Breaking Bad actor Bryan Cranston is the latest television star urging the nation to #ShareTheOrange to encourage people to think differently about dementia.
The American screenwriter is calling on people to share a thought-provoking film on social media for dementia research charity, Alzheimer’s Research UK. Created by Aardman Animations, the campaign confronts misunderstanding around the condition, which is now recognised as the UK’s leading cause of death.
Mr Cranston, who lost his mother Audrey ‘Peggy’ Sell to Alzheimer’s disease in 2004, said: “I was honoured to be part of the #ShareTheOrange campaign for Alzheimer’s Research UK.
"Alzheimer’s took my mother’s life, but our loved-ones hopefully could be saved from the same fate. With advanced scientific research, hard work and generous support, Alzheimer’s Research UK, one day, could make finding a cure a reality.”
The campaign comes two years after the release of the charity’s first #ShareTheOrange film, fronted by actor Christopher Eccleston. To date, the 2016 video has been viewed over 15 million times and shared by 2.4 million people.
The film urges viewers to think differently about dementia and challenge the enduring misconception that the condition is simply a by-product of age.
A recent YouGov survey commissioned by Alzheimer’s Research UK revealed that, when asked what they think dementia is and who it affects, just 23 per cent of British adults specifically mentioned brain disease or degeneration.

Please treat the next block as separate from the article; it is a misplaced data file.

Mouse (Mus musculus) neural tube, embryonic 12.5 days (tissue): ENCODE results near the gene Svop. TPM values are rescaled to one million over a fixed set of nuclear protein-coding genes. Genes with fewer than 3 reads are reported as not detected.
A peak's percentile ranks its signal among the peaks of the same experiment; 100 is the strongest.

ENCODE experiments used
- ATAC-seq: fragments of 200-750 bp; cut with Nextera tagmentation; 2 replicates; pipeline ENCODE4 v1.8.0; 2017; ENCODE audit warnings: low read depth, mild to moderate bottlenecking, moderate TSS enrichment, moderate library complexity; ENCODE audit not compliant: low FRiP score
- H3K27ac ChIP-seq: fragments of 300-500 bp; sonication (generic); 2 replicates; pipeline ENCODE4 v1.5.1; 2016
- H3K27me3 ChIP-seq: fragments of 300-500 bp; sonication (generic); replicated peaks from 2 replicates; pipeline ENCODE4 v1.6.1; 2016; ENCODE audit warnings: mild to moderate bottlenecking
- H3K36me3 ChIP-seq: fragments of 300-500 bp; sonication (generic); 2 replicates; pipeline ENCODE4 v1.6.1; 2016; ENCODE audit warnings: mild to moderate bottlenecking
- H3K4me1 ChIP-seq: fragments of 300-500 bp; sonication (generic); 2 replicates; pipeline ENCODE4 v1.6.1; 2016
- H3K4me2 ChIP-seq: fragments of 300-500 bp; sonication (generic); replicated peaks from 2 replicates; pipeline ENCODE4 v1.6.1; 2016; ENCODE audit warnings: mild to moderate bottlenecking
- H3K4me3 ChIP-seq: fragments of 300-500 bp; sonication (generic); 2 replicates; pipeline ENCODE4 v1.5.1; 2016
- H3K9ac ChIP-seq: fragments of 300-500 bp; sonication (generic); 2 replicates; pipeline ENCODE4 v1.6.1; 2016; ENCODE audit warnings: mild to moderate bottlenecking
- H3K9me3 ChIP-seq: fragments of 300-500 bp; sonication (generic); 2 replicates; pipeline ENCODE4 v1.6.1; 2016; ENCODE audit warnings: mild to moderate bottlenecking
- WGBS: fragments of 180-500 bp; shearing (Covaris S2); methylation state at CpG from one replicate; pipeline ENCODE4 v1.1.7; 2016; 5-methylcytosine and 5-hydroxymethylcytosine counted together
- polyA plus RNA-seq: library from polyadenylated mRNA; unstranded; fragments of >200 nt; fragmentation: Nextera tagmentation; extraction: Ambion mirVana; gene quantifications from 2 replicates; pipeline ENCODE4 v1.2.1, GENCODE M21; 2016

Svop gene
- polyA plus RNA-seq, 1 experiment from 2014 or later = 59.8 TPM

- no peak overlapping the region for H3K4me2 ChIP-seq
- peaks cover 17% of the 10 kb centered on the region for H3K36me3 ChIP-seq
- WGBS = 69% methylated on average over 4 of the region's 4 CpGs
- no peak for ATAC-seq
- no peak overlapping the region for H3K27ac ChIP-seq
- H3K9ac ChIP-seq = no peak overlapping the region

At the centre of the two-minute film is an orange that gradually strips away to demonstrate how the diseases that cause dementia, most commonly Alzheimer’s, physically attack the brain.
Through damage caused by the disease, the brain of a person with Alzheimer’s can weigh around 140 grams less than a healthy brain – equal to the weight of an orange.
Hilary Evans, chief executive of Alzheimer’s Research UK, said: “Bryan Cranston’s support of our #ShareTheOrange campaign will help bring global attention to an important truth – that dementia is not an inevitability of age, but is caused by diseases that we can fight.
“The condition has been blighted by misconceptions for generations, and it’s now time to turn our fatalism into hope, and research holds the key to overcoming the diseases that drive the symptoms.
“By sharing this film and joining the millions who shared our first campaign film, we can educate and inspire around dementia, and make it our next great medical research success story.”
The#ShareTheOrange animation can be viewed and shared at: www.alzheimersresearchuk.org/orange For more information about Alzheimer’s Research UK, visit www.alzheimersresearchuk.org